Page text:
Cian O’Con­nor

The dou­ble Euro­pean medal­list tells Penny Richard­son why miss­ing Rio is now in the past, and why Ire­land is hun­grier than ever for vic­tory on the world stage

Horse & Hound - - Letters - H&H

CIAN O’CON­NOR is a man with a plan. He may still be on a high af­ter his clear round un­der pres­sure se­cured Euro­pean team gold for Ire­land’s showjumpers, but for the man from Tara in Co. Meath, both this and his in­di­vid­ual bronze medal were steps on the road to the 2020 Olympics.

“Gothen­burg was fan­tas­tic, but the Olympic Games are where it’s at,” he says. “We still have to qual­ify, but un­like the past three Olympics where we didn’t even have a team, other na­tions now fear us. The ethos has changed com­pletely and in­stead of go­ing to the World Eques­trian Games [WEG] next year look­ing for Olympic qual­i­fi­ca­tion, we’re now say­ing: ‘Let’s win it’.”

UN­LIKE many of to­day’s top riders, Cian hasn’t come from an eques­trian back­ground and much of his suc­cess is down to sheer hard work. He was born in Dublin and started rid­ing aged 14 with his busi­ness­man fa­ther.

“My first com­pe­ti­tion ex­pe­ri­ence was in hunter tri­als,” he ex­plains. “I en­joyed rid­ing from the start and it was be­cause of the love of horses that I car­ried on. Then you win a bit and get that hunger for more.”

Cian pos­si­bly in­her­ited “that hunger”

‘I don’t want to take cheap shots at pre­vi­ous regimes, but Ro­drigo has fos­tered in­cred­i­ble team spirit’

from his ma­ter­nal grand­fa­ther, Karl Mullen, a great rugby union player who cap­tained his na­tional team and the Bri­tish Lions.

“I didn’t get any of his sport­ing tal­ent though. I played rugby at school, but I wasn’t very good,” laughs Cian.

When Cian started his first yard aged just 18, he had the best of “back­room boys” in his trainer, Gerry Mullins, a dou­ble showjump­ing Olympian and for­mer com­mand­ing of­fi­cer of the Ir­ish Army Equi­tation School.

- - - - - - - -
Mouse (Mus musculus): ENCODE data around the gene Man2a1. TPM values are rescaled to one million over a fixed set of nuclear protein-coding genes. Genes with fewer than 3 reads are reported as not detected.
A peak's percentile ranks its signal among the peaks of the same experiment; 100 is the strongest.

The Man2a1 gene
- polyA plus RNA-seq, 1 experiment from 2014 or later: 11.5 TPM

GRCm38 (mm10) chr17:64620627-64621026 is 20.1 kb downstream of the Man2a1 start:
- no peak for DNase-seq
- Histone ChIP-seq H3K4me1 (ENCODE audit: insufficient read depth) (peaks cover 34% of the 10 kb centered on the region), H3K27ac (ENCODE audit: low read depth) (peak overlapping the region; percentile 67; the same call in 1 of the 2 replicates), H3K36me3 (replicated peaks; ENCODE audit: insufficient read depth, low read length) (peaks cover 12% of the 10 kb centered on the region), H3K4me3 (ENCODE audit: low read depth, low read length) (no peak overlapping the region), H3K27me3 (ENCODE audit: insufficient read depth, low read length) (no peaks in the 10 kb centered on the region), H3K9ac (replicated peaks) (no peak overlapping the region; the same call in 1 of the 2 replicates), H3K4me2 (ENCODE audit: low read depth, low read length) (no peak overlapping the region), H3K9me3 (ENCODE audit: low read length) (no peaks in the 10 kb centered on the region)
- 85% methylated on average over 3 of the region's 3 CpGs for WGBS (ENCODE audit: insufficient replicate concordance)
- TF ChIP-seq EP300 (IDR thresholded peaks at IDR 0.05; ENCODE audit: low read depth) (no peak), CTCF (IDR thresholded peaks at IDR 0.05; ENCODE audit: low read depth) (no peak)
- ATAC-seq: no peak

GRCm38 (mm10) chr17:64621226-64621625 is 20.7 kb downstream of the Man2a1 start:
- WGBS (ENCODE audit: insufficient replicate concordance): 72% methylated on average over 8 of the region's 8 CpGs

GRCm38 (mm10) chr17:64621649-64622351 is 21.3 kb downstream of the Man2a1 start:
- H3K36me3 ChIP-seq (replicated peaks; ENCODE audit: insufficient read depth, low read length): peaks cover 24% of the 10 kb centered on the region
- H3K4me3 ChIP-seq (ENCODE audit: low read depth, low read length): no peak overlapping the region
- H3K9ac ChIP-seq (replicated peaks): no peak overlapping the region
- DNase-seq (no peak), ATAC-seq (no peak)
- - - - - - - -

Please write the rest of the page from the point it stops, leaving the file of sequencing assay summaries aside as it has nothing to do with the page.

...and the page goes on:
Gerry is now chair­man of Ire­land’s high per­for­mance showjump­ing com­mit­tee, which also com­prises their chef d’equipe, Brazil­ian for­mer Olympic cham­pion Ro­drigo Pessoa, riders’ rep­re­sen­ta­tive Michael Blake and two mem­bers from the gov­ern­ing body, Horse Sport Ire­land.

“They’re all real horse­men and know our sport inside out. We couldn’t have a bet­ter man­ager than Ro­drigo, but be­cause he doesn’t live in Ire­land he needed peo­ple who know what’s hap­pen­ing and what’s good for the riders. We couldn’t do it with­out a team who know about showjump­ing be­hind us.”

Ro­drigo Pessoa is signed up un­til af­ter WEG in 2018.

“I’m re­ally hop­ing he can be per­suaded to stay on. We need to main­tain the sta­tus quo and keep the im­pe­tus go­ing,” ex­plains Cian. “I don’t want to take cheap shots at pre­vi­ous regimes, but Ro­drigo has fos­tered in­cred­i­ble team spirit. Showjump­ing is such an in­di­vid­ual sport that it’s easy to get side­tracked by mul­ti­ple goals. Ro­drigo made it clear that our aim this year was a team medal at the Euro­pean cham­pi­onships. We’ve worked to­gether and it’s kept us hun­gry.”

IN the 11-year-old stal­lion Good Luck, with whom he won both his medals at the Euro­peans, Cian also seems to have found his horse of a life­time.